17/10/2016 08:08 BST | Updated 17/10/2016 12:26 BST

Ben Needham's Mother, Kerry, 'Can't Say Goodbye' To Missing Son

'I want to tear up the whole island to find him'.

AFP via Getty Images
Kerry Needham pictured on Kos in 2012.

UPDATE: Police say a “significant item” was found during search.

The mother of missing Ben Needham has said she feels “in limbo” and “can’t say goodbye” after the latest attempt to find clues about his fate was halted.

South Yorkshire Police has spent three weeks digging in a small area of arid farmland on the island of Kos near where the toddler was last seen in 1991.

Kerry has been urged by police to end her search for answers but can’t get closure as he is “still on that island somewhere”. 

Handout . / Reuters
Ben Needham.

Speaking to the Mirror, she added: “They know [Ben’s] dead but just can’t find him. Police said it’s time we ended our 25-year search”.

“They are right but I can’t say goodbye knowing he’s still on that island somewhere. I feel physically sick. I can’t feel any worse than I do.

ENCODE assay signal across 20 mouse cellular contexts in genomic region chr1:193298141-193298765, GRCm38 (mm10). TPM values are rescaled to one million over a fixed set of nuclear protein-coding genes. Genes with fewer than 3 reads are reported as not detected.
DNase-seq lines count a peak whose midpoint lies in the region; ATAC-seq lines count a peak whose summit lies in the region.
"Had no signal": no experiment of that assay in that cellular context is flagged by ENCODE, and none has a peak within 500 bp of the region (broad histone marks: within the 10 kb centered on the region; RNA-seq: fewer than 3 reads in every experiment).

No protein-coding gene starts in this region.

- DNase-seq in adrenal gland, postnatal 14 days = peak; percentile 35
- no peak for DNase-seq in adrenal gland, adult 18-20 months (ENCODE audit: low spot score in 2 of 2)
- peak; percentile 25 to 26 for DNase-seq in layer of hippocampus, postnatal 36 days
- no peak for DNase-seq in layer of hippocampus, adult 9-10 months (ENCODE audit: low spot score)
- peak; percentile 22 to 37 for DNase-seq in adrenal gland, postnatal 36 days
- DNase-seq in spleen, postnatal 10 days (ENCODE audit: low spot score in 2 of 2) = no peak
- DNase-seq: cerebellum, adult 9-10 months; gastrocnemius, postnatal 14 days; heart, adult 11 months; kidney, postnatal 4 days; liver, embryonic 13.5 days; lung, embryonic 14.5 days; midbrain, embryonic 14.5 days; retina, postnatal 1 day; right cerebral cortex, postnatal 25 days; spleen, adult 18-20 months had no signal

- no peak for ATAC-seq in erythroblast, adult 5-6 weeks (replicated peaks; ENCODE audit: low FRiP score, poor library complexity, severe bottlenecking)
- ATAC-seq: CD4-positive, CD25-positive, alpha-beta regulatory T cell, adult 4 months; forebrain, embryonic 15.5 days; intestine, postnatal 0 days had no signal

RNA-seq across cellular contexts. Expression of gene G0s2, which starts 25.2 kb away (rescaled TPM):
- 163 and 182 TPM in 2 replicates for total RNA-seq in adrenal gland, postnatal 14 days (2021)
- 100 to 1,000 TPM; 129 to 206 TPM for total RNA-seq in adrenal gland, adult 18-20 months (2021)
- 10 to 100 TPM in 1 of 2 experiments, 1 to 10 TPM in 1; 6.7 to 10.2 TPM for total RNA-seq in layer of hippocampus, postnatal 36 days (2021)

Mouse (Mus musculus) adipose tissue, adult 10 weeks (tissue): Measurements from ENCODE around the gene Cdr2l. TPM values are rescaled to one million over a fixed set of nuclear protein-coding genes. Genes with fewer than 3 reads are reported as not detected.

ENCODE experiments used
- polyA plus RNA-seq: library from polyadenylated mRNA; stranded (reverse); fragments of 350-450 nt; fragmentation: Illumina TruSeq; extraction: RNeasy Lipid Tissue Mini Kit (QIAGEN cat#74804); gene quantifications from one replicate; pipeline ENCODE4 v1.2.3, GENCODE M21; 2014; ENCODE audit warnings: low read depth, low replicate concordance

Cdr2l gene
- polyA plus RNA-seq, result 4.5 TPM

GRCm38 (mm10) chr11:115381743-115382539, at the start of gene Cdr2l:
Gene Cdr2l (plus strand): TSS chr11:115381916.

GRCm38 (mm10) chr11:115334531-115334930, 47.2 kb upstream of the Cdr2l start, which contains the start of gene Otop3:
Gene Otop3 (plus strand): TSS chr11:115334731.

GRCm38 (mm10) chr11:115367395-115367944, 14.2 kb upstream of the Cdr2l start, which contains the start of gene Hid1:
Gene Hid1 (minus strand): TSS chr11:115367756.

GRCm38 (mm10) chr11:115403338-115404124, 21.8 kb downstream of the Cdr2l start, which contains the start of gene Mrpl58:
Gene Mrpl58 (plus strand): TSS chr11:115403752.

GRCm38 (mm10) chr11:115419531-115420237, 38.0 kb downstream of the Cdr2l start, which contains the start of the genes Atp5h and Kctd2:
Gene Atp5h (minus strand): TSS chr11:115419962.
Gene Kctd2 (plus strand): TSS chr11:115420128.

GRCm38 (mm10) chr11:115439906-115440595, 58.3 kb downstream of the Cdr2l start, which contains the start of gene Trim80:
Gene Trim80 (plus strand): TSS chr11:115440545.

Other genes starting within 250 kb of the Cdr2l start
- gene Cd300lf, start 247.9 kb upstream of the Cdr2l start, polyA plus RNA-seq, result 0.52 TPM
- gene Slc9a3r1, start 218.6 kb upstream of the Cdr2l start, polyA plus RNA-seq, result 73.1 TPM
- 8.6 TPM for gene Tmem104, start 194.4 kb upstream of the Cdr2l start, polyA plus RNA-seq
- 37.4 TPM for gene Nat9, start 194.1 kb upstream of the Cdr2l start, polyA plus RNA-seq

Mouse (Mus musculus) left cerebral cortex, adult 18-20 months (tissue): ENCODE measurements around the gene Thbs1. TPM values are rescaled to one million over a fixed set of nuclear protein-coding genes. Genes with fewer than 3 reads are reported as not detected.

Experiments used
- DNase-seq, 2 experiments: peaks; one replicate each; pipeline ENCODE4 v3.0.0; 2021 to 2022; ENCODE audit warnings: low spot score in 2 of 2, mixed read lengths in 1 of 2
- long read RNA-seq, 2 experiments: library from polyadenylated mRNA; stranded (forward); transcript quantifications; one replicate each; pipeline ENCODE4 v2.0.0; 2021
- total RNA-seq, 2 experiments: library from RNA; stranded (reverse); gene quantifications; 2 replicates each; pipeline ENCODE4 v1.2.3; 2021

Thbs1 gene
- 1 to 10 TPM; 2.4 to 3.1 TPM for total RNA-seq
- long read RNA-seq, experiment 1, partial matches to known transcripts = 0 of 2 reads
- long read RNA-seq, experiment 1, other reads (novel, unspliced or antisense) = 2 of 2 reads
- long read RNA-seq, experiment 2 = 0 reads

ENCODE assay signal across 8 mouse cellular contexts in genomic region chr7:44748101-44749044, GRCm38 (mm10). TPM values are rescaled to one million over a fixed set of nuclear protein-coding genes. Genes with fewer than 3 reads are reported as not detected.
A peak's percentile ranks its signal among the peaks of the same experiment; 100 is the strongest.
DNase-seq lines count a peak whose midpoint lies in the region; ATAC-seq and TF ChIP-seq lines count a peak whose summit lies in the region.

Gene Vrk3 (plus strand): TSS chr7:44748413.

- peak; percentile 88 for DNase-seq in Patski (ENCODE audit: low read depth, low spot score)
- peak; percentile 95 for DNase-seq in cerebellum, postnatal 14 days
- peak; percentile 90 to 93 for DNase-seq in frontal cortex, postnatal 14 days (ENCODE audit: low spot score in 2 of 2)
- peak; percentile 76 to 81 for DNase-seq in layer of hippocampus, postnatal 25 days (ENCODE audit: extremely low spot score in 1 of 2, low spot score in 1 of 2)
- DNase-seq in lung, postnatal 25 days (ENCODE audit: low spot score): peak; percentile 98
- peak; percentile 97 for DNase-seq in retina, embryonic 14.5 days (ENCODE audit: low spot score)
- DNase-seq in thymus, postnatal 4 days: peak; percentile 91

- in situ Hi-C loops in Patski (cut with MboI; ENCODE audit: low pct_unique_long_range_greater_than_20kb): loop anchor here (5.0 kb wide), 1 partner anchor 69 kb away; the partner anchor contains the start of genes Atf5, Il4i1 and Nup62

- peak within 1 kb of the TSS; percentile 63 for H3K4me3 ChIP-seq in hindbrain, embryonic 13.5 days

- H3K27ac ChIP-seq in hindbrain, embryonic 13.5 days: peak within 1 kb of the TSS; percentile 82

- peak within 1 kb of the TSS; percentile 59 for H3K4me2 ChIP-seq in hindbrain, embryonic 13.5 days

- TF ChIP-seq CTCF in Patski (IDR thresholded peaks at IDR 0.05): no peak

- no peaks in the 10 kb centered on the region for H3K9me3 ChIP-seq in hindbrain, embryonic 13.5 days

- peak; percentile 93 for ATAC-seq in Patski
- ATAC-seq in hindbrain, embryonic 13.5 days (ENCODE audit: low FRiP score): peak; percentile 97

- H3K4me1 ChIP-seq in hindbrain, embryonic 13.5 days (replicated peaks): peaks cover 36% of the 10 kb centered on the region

“He didn’t leave Kos, he didn’t walk away ... Somebody didn’t take him, so he’s here somewhere. They believe he is there but they can’t dig in everyone’s gardens or homes that have been built over the years.

“I want to tear up the whole island to find him”.

Ben, from Sheffield, disappeared on July 24 1991 after travelling to Kos with his mother and grandparents.

A three-week search operation was prompted by information that digger driver Konstantinos Barkas, also known as Dino, may be responsible for the toddler’s death, as he was clearing land with an excavator near where Ben was playing on the day he vanished, reports the Press Association.

Chris McGrath via Getty Images
A South Yorkshire Police officer and a workman discuss moving rubble at a new second search site approximately 1km from the farmhouse search site of the missing toddler.

Mr Barkas is believed to have died from stomach cancer last year.

In September a search of another site had to be temporarily put on hold after the discovery of an ancient burial ground on the same land.

The tombs – of which there are “four or five” – are believed to be Roman and are covered in pottery believed to be between 1,500 and 2,000 years old. The dig will continue around the plots, which are being examined by the Kos Archaeological Society. 

In a statement, South Yorkshire Police said: “The physical search of two sites on Kos, Greece has formally come to an end.

“Work continues behind the scenes as officers begin to process the findings from each site.”

The force said a full update will be released from the team on the island at midday UK time on Monday.